DON’T: Forget who he is

Despite all of the noise, J. Cole is still one of the best rappers alive. This moment does not negate the ridiculous run he’s been on for the last two years, out-rapping Drake on “First Person Shooter,” helping Lil Durk win his first Grammy with “All My Life,” and putting the rap game on notice by bodying every artist he hopped on a feature with. He’s still that guy, despite what the internet has to say right now, and that’s a feeling that Cole can’t afford to lose. His raps hinge upon that idea. Some of his best verses of late, like “Johnny P’s Caddy,” “The Secret Recipe,” and “First Person Shooter,” are so effective because of how confident Cole sounds on them. He might have to dial down the GOAT bars for the time being, but he shouldn’t lose sight of who he is (or the time and energy he’s put in to elevate his pen) even if the internet is dunking on him at the moment.

DO: Shut out the noise

J. Cole’s defining quality is that he raps from his heart. Some of his most critically acclaimed projects (Friday Night Lights and 2014 Forest Hills Drive, to name a couple) are so successful because they center around genuine, personal stories that are relatable to the masses, and he’s able to present himself as a “man of the people, not above but equal.” This situation with Cole and Kendrick went when he decided to drop “7 Minute Drill” in the first place, because it was clearly a song that didn’t come from a genuine place. As he explained on stage at Dreamville Fest, he released the track because “the world [wanted] blood,” but he felt “conflicted” about making a response. Cole wouldn’t be Cole if he didn't follow his gut intuition, and that shouldn’t change now. As difficult as it might be, he’ll be better off if he shuts out all the noise and leans into his instincts, rather than attempting to please others.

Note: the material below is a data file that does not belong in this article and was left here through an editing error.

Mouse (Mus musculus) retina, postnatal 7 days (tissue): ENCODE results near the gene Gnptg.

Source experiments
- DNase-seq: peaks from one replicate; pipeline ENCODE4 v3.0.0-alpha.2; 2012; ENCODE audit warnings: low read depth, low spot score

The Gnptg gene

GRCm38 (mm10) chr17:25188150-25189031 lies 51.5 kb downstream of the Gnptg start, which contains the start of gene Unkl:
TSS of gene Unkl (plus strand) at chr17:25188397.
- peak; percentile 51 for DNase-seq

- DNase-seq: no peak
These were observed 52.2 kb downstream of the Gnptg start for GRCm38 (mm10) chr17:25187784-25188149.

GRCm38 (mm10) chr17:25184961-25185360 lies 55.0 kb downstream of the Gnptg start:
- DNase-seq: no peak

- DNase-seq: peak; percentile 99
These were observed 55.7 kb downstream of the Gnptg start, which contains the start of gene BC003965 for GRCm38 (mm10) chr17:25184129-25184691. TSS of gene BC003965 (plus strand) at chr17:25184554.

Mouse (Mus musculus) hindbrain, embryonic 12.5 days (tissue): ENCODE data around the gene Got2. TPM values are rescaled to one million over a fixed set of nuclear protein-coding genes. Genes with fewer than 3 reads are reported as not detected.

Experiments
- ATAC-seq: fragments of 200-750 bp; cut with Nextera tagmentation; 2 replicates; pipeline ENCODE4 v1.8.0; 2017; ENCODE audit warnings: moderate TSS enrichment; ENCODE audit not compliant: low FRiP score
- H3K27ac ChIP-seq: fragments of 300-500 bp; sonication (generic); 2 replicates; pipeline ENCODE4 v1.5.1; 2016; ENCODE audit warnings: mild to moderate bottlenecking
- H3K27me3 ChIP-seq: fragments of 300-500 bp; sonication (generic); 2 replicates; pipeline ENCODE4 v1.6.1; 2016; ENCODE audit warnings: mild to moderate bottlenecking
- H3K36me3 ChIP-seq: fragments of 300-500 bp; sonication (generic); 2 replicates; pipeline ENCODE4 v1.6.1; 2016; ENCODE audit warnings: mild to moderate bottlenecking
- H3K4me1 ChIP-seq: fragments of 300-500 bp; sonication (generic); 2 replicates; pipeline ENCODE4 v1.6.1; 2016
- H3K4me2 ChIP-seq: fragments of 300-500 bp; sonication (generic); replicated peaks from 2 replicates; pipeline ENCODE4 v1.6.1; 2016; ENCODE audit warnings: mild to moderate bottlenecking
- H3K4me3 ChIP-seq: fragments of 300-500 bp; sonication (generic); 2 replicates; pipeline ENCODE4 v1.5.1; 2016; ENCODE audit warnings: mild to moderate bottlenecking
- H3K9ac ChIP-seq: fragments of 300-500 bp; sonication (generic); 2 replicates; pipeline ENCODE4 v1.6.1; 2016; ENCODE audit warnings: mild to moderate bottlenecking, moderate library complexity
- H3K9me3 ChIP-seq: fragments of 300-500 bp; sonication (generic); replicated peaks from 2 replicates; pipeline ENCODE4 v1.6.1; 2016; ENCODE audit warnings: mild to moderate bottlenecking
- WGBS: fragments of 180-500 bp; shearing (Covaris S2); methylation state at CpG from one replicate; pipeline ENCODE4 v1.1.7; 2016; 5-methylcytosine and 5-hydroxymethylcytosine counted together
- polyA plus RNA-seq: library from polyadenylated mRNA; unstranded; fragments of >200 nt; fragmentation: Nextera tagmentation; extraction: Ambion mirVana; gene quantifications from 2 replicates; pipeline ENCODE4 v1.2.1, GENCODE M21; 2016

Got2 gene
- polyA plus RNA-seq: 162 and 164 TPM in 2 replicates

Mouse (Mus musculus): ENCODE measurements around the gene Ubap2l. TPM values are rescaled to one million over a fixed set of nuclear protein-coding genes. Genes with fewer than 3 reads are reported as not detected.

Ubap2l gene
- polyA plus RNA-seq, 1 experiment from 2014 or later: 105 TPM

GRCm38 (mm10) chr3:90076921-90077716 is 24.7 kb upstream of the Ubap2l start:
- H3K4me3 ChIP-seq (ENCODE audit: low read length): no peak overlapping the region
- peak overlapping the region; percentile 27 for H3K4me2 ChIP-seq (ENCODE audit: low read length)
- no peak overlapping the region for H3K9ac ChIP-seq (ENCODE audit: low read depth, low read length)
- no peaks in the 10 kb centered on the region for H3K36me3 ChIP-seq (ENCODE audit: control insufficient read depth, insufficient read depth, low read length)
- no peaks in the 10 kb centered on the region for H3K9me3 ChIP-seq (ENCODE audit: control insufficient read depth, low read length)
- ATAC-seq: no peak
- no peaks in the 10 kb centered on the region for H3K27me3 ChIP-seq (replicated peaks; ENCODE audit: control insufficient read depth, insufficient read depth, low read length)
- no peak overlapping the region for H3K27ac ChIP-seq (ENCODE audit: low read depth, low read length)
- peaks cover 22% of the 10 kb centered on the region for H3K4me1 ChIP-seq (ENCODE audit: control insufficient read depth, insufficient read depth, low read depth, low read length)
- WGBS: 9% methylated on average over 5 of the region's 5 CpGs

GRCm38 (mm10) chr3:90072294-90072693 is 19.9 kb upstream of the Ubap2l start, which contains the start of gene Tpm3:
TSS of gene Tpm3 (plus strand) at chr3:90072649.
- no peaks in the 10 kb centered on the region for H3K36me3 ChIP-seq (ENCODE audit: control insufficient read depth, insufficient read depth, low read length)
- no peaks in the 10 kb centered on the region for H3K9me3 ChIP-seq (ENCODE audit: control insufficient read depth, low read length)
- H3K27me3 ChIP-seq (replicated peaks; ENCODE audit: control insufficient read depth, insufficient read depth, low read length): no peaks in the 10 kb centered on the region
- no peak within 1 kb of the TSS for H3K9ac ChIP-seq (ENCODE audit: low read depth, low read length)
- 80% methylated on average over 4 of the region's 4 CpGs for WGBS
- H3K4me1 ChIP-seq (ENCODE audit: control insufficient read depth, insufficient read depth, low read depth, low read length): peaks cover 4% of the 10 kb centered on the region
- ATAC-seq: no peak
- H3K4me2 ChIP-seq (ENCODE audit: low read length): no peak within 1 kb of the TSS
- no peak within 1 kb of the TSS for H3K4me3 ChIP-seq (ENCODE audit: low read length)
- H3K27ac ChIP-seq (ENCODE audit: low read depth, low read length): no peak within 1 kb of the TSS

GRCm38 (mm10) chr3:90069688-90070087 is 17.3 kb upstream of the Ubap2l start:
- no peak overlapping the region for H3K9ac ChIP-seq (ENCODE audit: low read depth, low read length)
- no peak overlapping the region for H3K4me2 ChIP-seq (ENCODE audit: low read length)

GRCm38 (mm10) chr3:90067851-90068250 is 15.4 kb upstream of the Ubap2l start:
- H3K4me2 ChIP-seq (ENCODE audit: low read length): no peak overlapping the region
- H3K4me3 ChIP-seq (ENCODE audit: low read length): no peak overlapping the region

DON’T: Make any more unnecessary apologies

Cole didn’t need to apologize to Kendrick in front of 50,000 of his loyal fans at Dreamville Fest. It’s understandable that his spirit was bothered by dropping a diss track that he didn’t believe in, but he could have just called Kendrick and had a private conversation to squash any tension there might have been. The apology didn’t solve any real problems and in many cases, it backfired on him. This is hip-hop, and “7 Minute Drill” didn’t cross any ethical lines. There was really nothing to apologize for. If Cole wanted to address anything, he could have used that moment at Dreamville Fest to acknowledge instead the transphobic punchline on “Pi,” which still warrants a more thoughtful response. If you listen to his music, it’s evident that J. Cole means well, but he still has some work to do when it comes to taking accountability for his slip-ups. And the wrong apology at the wrong time is only going to make things worse.

Latest in Music